Polymorphism of microsomal epoxide hydrolase is associated with chronic obstructive pulmonary disease and bronchodilator response

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Background/Purpose: Microsomal epoxide hydrolase (EPHX) is an important enzyme that metabolizes harmful reactive epoxides from smoking. Genetic variations of this enzyme are thought to increase the risk of developing chronic obstructive pulmonary disease (COPD). The aim of this study was to confirm and advance our knowledge of the role of this genetic variation in COPD. In addition, the association between this gene and important COPD-related phenotype bronchodilator responses (BDRs) was studied. Methods: This was a hospital-based case-control study. The EPHX1 genetic mutations of 105 smokers with COPD and 103 control smokers without COPD were evaluated by polymerase chain reaction, followed by restriction fragment length polymorphism analysis. The association of genetic mutations and COPD phenotypes was also studied. Results: Subjects with EPHX1 113 (His 113/His 113) homozygote mutation had a strong correlation with COPD (odds ratio: 2.7, 95% confidence interval: 1.5-5.2). In addition, compared with other genotypes, the His 113 homozygote mutation patients had significantly lower BDRs, as shown by the absolute and percentage changes from baseline, in COPD patients (91.7 ± 12.5 mL vs. 141.6 ± 15.1 mL, p = 0.01 and 8.3 ± 1.2% vs. 13.4 ± 1.4%, p = 0.006). Conclusion: A strong correlation between the EPHX1 113 mutant homozygote and smoking-related COPD was noted. This genetic polymorphism was also associated with lower BDRs in COPD patients.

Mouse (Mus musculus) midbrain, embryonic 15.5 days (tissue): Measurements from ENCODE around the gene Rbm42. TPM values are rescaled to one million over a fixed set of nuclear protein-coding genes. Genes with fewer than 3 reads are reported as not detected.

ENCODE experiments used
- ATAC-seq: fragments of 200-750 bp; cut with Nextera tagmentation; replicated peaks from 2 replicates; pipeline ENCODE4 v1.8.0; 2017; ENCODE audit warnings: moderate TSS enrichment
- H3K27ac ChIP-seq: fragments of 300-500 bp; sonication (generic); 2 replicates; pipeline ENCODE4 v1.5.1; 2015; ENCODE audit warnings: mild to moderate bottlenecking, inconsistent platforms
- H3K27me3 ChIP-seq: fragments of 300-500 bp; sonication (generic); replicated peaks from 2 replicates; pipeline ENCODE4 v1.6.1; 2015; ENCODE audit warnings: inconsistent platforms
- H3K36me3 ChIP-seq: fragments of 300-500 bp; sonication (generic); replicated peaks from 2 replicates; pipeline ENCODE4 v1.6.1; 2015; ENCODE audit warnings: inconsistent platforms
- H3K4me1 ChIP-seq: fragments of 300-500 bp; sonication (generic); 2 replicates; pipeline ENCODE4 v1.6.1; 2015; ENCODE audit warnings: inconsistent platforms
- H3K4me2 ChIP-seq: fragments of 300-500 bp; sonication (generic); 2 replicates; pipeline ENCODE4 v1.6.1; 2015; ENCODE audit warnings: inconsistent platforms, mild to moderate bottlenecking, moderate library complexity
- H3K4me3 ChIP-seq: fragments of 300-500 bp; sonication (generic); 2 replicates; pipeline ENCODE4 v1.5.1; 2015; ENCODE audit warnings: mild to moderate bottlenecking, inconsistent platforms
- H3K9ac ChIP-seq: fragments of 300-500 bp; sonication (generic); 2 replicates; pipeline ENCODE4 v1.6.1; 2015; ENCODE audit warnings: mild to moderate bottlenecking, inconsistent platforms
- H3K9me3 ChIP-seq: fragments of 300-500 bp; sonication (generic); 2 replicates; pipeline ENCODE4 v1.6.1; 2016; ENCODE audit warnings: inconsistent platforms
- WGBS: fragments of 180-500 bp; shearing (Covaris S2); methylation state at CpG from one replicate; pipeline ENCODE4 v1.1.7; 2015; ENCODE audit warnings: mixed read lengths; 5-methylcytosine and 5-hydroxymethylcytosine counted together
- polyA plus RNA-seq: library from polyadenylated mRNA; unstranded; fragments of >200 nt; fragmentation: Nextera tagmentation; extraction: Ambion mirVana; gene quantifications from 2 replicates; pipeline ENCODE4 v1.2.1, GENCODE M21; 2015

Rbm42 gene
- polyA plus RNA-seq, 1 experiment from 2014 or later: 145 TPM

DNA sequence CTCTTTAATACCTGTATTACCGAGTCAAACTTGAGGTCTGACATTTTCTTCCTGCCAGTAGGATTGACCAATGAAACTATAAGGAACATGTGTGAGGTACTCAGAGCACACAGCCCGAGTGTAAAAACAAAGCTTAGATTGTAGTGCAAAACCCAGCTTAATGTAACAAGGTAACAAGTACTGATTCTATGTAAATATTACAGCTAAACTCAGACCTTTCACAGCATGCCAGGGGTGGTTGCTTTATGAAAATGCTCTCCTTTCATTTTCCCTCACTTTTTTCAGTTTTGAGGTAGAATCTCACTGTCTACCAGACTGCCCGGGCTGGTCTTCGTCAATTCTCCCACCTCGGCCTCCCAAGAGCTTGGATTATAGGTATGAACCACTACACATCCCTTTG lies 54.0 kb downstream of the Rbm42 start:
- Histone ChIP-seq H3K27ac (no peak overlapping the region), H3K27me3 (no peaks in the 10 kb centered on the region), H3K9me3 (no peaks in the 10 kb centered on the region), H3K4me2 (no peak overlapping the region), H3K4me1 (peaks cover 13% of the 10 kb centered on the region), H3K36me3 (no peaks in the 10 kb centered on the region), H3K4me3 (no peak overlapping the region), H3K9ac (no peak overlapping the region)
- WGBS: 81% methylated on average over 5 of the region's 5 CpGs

Original languageEnglish
Pages (from-to)685-689
Number of pages5
JournalJournal of the Formosan Medical Association
Issue number11
Publication statusPublished - 2011 Nov 1


All Science Journal Classification (ASJC) codes

  • Medicine(all)

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